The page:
The application of clips by endoscopy can be a treatment option, but they are used in very specific cases of early perforation, minimal inflammation, small holes (< 5 mm) and in the absence of fistulas. There is the option of over-the-scope (OTS) clips which are used in larger perforations. Endoscopic stents can also be used to treat perforation, combined or not with percutaneous drainage therapy, but the biggest complication is their migration, which limits their use. Predictors of good response to treatment are early identification of perforation and smaller luminal aperture. Vacuum therapy is a new treatment option, which has proven to be effective and its clinical use has become increasingly frequent. It is based on the application of a drainage system with negative pressure in intraluminal or intracavitary topography guided by endoscopy. Vacuum therapy results in decreased edema, removal of infected secretions, and gradual closure of the lesion [1]. Surgical treatment options includes draining the contaminated space, primary perforation repair, esophageal bypass, and esophagectomy. Surgical management is indicated for extensive lesions and in cases where there are severe complications, such as mediastinitis1.

Case Presentation

63-year-old male, with arterial hypertension and dyslipidemia, without other comorbidities. It started with pain in the lower thoracic region associated with a feeling of bloating. Symptoms started after participation in a family barbecue where fish and bone-in beef were served. The condition evolved for 5 days, when it became more intense and associated with difficulty of feeding, tolerating pasty foods. He sought medical care in the emergency, where he was evaluated and initially laboratory tests showed a significant increase in leukocytes and C-reactive protein. Abdominal ultrasound did not show relevant changes. It was decided to perform a tomography of the abdomen and chest, which showed thickening of the lower third of the esophagus, associated with parietal ulceration and reactive lymph node enlargement (Figure 1), and also upper digestive endoscopy which showed the presence of an 8 mm orifice in the distal esophagus draining purulent secretion (Figure 2 & 3). An evaluation was requested from the surgical team and as the patient remained in good general condition, with no signs of sepsis, a non-surgical approach was chosen. Antibiotic therapy was started with ceftriaxone and metronidazole, suspension of the diet oral and insertion of a nasoenteral tube to preserve the nutritional status. Patient evolved with progressive clinical and laboratory improvement. One week later, a new tomography was performed, which showed regression of the esophageal thickening and a new endoscopy (Figure 4) which showed complete closure of the orifice. The patient was discharged from hospital 10 days after admission, with good acceptance of the oral diet, without complaints and in excellent general condition.



Esophageal perforation, when diagnosed late, that is 24 hours after the injury, has worse morbidity and mortality rates. The fact of having non-specific symptoms contributes to delay the diagnosis, which will be identified only when the patient shows signs of systemic involvement, which demands more aggressive therapeutic approaches. For this reason, a detailed clinical history should be taken to increase diagnostic suspicion and early institution of treatment. To confirm the diagnosis, it is necessary to perform additional exams, such as tomography. Endoscopy, in addition to being a diagnostic option, is also considered a therapeutic option.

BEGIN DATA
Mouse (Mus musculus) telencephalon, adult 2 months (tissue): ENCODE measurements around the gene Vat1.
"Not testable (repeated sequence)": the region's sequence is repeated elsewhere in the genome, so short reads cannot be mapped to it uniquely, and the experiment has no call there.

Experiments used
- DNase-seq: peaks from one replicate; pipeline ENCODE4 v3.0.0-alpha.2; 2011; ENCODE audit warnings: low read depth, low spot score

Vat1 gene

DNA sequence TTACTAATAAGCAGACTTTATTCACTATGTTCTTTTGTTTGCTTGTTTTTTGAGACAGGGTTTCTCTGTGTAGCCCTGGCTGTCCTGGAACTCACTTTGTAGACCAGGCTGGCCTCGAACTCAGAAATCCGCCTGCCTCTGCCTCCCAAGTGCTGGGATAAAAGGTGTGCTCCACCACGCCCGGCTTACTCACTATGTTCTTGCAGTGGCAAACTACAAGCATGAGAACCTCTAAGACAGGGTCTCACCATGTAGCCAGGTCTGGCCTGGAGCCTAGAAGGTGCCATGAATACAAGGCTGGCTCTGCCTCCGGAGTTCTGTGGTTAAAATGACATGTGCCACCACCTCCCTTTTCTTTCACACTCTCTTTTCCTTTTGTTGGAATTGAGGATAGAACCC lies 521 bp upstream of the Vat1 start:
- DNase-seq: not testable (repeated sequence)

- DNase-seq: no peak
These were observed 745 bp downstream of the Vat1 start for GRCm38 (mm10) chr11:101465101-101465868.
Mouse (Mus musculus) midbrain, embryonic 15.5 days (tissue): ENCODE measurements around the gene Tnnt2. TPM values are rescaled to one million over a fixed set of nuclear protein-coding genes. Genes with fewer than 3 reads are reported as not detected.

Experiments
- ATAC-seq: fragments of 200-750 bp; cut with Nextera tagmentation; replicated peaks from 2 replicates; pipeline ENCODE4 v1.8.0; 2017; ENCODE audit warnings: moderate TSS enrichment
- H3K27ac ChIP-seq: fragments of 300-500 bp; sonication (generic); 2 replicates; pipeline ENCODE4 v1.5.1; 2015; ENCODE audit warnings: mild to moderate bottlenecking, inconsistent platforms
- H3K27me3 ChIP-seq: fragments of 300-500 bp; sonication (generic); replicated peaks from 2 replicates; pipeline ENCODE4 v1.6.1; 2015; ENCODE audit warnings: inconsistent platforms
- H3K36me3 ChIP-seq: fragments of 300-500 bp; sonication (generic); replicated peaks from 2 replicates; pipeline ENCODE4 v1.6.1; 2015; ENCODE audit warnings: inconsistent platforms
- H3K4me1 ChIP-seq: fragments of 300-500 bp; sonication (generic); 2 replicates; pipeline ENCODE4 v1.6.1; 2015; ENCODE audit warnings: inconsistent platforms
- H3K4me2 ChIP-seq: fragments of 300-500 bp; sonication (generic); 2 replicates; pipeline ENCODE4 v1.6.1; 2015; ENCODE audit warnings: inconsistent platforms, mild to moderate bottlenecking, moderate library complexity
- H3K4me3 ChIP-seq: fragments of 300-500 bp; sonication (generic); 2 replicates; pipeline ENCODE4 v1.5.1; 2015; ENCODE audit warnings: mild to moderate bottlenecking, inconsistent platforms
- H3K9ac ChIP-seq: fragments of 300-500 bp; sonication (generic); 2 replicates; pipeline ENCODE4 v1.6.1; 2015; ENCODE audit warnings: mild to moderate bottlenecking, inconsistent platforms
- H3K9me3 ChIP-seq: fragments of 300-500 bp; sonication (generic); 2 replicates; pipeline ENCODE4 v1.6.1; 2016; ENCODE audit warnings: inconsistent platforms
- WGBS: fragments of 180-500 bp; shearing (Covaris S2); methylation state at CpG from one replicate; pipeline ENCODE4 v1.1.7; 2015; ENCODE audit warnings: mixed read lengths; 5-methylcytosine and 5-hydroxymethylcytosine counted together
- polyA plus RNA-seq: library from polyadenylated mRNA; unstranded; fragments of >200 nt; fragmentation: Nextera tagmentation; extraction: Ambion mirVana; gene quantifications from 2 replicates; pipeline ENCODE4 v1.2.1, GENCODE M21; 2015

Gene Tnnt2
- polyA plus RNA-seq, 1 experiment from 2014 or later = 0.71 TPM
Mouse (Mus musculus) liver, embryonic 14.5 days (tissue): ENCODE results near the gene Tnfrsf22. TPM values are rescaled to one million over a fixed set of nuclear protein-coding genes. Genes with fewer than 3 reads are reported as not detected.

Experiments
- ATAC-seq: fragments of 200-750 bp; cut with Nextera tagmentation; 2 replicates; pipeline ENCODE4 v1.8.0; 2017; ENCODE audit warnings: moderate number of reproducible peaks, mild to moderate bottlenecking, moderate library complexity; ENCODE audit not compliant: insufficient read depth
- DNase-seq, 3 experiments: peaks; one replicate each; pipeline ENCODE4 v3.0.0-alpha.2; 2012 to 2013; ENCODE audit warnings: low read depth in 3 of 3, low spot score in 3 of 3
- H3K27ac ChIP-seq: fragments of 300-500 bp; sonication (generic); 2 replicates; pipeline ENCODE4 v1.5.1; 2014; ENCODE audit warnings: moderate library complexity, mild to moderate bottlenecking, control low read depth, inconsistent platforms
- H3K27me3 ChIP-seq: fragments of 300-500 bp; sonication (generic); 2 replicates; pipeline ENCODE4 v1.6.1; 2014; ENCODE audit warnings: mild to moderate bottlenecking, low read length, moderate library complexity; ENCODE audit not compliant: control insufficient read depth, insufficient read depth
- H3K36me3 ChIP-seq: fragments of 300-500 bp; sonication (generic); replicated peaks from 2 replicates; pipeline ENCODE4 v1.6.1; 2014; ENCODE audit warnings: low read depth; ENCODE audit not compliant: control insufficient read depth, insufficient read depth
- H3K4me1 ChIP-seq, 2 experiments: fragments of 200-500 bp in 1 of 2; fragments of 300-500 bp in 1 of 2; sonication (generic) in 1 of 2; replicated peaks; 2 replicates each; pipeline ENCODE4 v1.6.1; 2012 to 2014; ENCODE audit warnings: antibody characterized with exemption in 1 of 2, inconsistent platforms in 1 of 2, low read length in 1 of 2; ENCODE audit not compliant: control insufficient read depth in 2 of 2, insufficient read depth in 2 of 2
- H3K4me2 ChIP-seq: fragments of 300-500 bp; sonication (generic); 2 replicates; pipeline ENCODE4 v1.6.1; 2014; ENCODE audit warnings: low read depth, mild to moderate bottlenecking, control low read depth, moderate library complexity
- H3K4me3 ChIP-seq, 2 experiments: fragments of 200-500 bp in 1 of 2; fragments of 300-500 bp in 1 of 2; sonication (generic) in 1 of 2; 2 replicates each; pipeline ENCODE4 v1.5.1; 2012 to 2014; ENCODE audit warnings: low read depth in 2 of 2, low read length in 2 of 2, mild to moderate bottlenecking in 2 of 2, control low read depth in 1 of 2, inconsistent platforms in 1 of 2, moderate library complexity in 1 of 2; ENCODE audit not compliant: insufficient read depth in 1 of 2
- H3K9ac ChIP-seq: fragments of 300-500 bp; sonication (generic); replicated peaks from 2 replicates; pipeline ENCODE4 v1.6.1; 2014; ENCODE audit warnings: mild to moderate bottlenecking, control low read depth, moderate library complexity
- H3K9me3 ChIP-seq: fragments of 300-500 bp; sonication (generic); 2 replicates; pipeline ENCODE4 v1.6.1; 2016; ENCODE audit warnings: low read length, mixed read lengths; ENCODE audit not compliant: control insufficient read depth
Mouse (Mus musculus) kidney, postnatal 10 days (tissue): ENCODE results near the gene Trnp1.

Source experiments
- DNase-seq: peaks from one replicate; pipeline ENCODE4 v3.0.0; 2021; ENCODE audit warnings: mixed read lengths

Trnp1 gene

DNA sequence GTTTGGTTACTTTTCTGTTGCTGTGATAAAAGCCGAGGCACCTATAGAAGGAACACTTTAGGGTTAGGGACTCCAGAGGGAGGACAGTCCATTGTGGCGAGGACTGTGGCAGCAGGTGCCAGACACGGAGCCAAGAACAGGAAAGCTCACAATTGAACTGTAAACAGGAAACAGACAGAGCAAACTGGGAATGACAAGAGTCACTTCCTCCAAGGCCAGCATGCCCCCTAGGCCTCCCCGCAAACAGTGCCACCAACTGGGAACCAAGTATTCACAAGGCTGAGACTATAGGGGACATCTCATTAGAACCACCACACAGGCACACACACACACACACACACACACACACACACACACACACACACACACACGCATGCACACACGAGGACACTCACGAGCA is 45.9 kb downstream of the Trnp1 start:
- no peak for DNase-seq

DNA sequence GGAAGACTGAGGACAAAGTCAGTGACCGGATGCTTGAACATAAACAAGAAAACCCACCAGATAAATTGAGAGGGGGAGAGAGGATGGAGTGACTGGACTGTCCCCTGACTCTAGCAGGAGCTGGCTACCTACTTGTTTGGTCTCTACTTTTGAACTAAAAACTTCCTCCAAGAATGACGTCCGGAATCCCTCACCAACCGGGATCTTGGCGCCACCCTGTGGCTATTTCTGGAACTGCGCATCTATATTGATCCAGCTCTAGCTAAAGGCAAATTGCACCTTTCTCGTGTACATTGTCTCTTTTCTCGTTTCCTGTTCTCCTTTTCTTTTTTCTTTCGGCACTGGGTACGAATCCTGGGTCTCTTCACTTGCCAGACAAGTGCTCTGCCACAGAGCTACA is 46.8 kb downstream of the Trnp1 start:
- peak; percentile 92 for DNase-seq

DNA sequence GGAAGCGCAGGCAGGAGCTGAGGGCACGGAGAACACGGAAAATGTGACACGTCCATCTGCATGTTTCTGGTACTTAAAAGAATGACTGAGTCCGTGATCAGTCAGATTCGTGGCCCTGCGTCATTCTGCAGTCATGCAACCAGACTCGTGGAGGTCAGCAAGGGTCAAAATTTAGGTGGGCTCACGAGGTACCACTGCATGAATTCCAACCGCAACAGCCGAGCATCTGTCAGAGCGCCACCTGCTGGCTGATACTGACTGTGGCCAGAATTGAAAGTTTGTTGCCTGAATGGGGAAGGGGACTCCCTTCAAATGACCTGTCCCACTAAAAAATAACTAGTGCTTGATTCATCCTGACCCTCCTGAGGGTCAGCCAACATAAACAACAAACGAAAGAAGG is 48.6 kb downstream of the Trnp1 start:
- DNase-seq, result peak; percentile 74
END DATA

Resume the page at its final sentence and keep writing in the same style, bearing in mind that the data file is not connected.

After diagnosing the perforation, the fundamental therapeutic approaches are infection control, maintenance of nutritional status and repair of the digestive tract. However, in cases where the patient is in a good clinical condition, without signals of systemic involvement or the presence of collections, management with antibiotic therapy and enteral nutrition can present a good clinical response and favorable evolution, without the need for surgical or endoscopic intervention, as it was described in this case report. In the case discussed, the diagnosis was made late with the patient presenting an insidious evolution and seeking medical care five days after the symptoms. When the perforation was diagnosed, the presence of a foreign body was not identified however due to the clinical history, the hypothesis was accidental ingestion of a foreign body. As the patient had no systemic signs, with a small perforation and drainage into the esophageal lumen, clinical treatment was chosen and showed an adequate response.


Therefore esophageal perforation is a serious medical condition that requires intensive patient care due to the high rates of complications. Early diagnosis is a challenge, but it is of paramount importance for a better prognosis. Conventional treatment for perforation is surgical, but in cases where the perforation is small, tamponade and the patient is stable with no evidence of sepsis, clinical management can be successfully performed. Surgical treatment is recommended in cases of extensive esophageal lesions and when there are signs of systemic involvement.



Conflict of Interest

No conflict of interest.